I teach architectural design and technology at Iowa State University.  I’m currently working on a book that examines structural, environmental, and material developments in Chicago skyscraper construction between 1870 and 1935.  “Architecturefarm” is my attempt at an open journal, to keep track of ideas for the book and for teaching as they arise, and to air them out semi-publicly.

And the name?  Well, it’s Iowa, right?  And we’re growing architects?

12 thoughts on “architecturefarm?

  1. Tom,
    Thanks very much for the talk at AIA Chicago last night.
    At the discussion, the issue of standards of ventilation came up.
    I looked up something.
    ASHVE–American Society of Heating and Ventilation Engineers–was the predecessor of AHRAE (whose standard 52.1 is the current standard for ventilation in many US codes). In their journal around ’36, they did publish articles on a Ventilation Standard, but I don’t know what it was or whether it had the status of law or code in any jurisdiction. ASHVE was founded earlier–I believe in the 1880’s or so, and I recall seeing a chart of standard ventilation levels evolution, but I don’t recall where. I think without a standard for how ventilation is measured a standard would be difficult to achieve, or even conceive. I suspect that is why some building standards and customs (European? Korean?) require windows adjacent to all workstations and all apartments to have cross-ventilation.
    Another avenue of inquiry, about which you may already be aware: the architectural historian Reyner Banham published a book _The Architecture Well-Tempered Environment_ on this history of ventilation. He did this with a grant from the Graham Foundation. I read it several years ago, and I recall it speaking more to heating technologies than ventilation.
    Rick Lightburn


  2. Tom,
    Enjoy your blog very much, especially the old Chicago skyscraper feature. Quick question: when can we expect the book on Chicago skyscraper construction to come out?


  3. Dr. Leslie – thanks for your talk at CAF this afternoon. Very enjoyable and interesting. You referenced the Old Colony building and touched on its recent cleaning and I said I had some photos of it. I looked at them, for the first time in several months, they are not bad, if you would like to see them, I would be pleased to e-mail them to you. Your forthcoming book looks excellent and I cannot imagine any CAF docent not wanting to read it. I hope it will be for sale at the CAF shop.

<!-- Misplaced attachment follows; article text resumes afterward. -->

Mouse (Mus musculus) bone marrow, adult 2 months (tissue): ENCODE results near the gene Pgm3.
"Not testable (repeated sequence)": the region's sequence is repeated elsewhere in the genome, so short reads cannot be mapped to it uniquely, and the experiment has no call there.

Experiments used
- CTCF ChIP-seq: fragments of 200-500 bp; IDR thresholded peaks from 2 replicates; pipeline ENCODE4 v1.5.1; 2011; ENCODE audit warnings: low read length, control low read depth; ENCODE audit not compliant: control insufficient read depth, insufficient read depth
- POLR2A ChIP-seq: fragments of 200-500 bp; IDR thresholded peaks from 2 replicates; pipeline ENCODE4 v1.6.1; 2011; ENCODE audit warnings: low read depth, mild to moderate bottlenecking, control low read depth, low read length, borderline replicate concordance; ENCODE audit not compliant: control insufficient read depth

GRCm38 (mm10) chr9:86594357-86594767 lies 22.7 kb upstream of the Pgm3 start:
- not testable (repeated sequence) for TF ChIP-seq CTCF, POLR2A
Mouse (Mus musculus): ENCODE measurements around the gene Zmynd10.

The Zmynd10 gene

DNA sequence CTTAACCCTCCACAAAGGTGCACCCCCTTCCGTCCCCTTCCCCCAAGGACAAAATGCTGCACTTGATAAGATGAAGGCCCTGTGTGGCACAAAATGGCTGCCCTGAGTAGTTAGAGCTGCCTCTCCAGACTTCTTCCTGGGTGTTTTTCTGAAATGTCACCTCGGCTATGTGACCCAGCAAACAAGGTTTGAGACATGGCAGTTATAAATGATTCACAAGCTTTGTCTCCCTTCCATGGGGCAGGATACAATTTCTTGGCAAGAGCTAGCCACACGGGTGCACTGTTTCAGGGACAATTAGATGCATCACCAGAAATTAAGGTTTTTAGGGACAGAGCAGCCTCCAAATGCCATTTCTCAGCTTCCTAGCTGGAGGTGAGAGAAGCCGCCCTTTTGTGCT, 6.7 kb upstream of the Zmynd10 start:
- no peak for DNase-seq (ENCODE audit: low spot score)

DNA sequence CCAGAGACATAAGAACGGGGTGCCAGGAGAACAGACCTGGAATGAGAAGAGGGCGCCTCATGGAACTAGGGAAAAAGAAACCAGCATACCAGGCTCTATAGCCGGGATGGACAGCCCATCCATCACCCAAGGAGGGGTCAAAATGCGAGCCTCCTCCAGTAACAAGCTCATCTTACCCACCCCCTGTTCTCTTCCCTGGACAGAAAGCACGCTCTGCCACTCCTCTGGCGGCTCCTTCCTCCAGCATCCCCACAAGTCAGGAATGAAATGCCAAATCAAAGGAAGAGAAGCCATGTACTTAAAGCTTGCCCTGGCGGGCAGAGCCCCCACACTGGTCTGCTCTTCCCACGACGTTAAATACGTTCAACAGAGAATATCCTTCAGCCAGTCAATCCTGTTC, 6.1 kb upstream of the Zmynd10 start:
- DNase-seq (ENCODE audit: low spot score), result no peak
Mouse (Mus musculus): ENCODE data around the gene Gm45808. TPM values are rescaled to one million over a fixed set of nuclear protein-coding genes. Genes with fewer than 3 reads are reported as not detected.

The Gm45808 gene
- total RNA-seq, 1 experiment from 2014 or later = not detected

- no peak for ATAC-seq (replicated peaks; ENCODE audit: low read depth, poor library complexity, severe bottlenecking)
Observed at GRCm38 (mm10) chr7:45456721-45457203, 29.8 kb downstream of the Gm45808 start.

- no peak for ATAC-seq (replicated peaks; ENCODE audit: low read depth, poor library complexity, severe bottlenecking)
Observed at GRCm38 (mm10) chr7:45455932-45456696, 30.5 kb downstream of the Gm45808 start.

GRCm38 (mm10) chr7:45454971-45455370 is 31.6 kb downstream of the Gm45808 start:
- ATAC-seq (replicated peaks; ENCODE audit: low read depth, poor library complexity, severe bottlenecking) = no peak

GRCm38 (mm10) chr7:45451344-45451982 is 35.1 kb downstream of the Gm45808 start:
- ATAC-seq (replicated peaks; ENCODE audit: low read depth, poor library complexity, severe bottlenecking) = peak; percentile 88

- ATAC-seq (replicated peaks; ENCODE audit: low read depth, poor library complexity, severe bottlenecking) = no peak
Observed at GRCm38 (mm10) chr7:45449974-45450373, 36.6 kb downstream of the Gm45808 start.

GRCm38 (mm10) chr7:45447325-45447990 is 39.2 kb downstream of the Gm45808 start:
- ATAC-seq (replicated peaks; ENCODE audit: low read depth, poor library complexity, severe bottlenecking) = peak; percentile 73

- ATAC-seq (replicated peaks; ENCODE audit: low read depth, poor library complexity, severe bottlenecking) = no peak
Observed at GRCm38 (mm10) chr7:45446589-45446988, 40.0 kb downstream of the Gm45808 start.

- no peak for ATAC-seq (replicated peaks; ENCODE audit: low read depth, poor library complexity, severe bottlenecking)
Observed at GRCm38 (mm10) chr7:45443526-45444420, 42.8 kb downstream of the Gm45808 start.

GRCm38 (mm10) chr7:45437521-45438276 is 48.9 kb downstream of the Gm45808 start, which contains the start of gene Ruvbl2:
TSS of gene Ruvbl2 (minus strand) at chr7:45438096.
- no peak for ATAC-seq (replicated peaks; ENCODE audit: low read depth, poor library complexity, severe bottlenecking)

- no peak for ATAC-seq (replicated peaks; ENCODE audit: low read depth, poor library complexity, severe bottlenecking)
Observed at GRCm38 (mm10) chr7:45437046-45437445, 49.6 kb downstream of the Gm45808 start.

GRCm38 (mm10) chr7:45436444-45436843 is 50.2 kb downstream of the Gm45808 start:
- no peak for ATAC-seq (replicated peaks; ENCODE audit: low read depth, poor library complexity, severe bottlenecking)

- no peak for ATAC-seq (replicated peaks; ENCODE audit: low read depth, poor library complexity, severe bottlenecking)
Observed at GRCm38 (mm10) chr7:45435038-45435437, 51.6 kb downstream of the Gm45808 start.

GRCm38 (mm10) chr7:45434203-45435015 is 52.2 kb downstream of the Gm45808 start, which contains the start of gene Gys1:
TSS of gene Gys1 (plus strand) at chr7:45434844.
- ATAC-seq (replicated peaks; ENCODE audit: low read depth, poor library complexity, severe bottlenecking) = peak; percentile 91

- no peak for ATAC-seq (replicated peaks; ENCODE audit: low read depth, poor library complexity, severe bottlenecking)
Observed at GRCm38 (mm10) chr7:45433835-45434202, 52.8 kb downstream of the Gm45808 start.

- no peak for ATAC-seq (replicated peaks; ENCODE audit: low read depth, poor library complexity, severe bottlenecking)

Thank you. I look forward to reviewing your blog entries.


    • Thanks, Gabe! The photos sound great–I’d appreciate having any you were willing to share. Good to meet you this weekend, and–of course–I hope you’re right about the CAF docents’ enthusiasm when the book comes out. Hope to catch up with you at future events…


      • What a great blog this is! Um…is there a place for me to upload or otherwise share files with you (pictures)? If so, I don’t where to find it…I do believe that you and the people who read your blog would enjoy the photos.


      • Hi, Gabe,
        I don’t think WordPress allows that, but if you can e-mail me a zip file I’ll post them manually–…


  4. ROMA ARCHEOLOGIA e RESTAURO ARCHITETTURA: Prof. James E. Packer, Il Foro di Traiano. Breve studio dei monumenti | Prof. Packer, una lezione affascinante in inglese sul Foro di Traiano Roma (10|2013). [ENGLISH] VIDEO YOUTUBE [1:00:13].

    – Prof. Packer lectures students in the Forum of Trajan and the Forum of Caesar (Oct. 2013), also with PDF documentation of Packer’s research in Trajan’s Forum (1997 thru 2013)


    • Yes! Larsen more or less repeats the standard story of Chicago architecture in the 1890s, which I think is a bit too simple. But I definitely enjoyed the book, and he did a great job of conveying what it must have been like to help build the Exposition…


  5. I bought a book recommended in this forum, “Chicago Skyscrapers 1871 – 1934” by Thomas Leslie. Thank you for that suggestion.


  6. Hi! Do you by any chance still have the 3d model of Nervi’s hangars?…aaand would you be open to share those (i guess) Sketchup files with me?

    I’m from Argentina, currently studying architecture at FAPyD | UNR and it would be of great help for me and my classmate to have a 3d model of that structure: we have break it down to its core elements and show (roughly) how each of them work.

    I hope you read this soon (deadline is on september 26 :0)



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